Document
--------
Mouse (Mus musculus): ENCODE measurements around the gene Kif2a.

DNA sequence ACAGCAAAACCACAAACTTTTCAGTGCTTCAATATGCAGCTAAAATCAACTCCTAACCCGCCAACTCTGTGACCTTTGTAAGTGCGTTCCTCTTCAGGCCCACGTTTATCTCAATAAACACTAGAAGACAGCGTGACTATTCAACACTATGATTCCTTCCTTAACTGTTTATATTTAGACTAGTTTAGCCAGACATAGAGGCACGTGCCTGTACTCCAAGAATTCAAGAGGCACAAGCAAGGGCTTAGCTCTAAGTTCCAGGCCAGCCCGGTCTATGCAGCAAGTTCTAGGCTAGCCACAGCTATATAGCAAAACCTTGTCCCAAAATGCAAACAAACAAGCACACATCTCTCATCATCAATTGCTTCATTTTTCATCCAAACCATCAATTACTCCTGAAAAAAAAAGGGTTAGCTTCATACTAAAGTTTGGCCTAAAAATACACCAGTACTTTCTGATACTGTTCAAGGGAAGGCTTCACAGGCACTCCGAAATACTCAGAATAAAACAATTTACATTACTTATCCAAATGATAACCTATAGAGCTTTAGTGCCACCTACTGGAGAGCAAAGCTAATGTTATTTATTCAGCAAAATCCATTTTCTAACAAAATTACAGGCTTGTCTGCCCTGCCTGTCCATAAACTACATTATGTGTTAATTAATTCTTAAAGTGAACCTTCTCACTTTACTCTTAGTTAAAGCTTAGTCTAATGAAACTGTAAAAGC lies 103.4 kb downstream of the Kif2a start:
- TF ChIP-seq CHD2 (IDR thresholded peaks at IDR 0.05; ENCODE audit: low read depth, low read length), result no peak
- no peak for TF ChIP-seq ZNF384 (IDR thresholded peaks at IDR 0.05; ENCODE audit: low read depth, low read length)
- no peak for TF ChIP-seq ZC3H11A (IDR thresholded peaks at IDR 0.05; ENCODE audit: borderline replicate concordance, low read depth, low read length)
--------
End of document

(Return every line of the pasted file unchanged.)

Mouse (Mus musculus): ENCODE measurements around the gene Kif2a.

DNA sequence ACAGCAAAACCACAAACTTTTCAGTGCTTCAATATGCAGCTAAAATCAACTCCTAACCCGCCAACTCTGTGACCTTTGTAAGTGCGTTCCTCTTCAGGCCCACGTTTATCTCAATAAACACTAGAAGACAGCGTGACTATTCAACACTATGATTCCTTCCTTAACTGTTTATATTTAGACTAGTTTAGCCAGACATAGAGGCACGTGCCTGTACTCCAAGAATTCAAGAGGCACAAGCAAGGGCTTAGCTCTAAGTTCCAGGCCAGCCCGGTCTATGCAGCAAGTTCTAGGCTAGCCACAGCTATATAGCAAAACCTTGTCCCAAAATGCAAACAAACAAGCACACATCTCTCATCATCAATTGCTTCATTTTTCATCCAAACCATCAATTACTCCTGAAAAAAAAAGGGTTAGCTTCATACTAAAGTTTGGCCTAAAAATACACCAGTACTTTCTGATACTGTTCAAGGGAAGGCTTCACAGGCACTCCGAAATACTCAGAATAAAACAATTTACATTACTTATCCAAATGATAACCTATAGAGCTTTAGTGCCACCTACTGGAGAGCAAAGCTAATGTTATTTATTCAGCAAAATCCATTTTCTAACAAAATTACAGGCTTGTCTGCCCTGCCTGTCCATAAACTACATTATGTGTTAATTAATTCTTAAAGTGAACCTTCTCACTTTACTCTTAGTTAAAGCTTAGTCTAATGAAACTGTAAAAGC lies 103.4 kb downstream of the Kif2a start:
- TF ChIP-seq CHD2 (IDR thresholded peaks at IDR 0.05; ENCODE audit: low read depth, low read length), result no peak
- no peak for TF ChIP-seq ZNF384 (IDR thresholded peaks at IDR 0.05; ENCODE audit: low read depth, low read length)
- no peak for TF ChIP-seq ZC3H11A (IDR thresholded peaks at IDR 0.05; ENCODE audit: borderline replicate concordance, low read depth, low read length)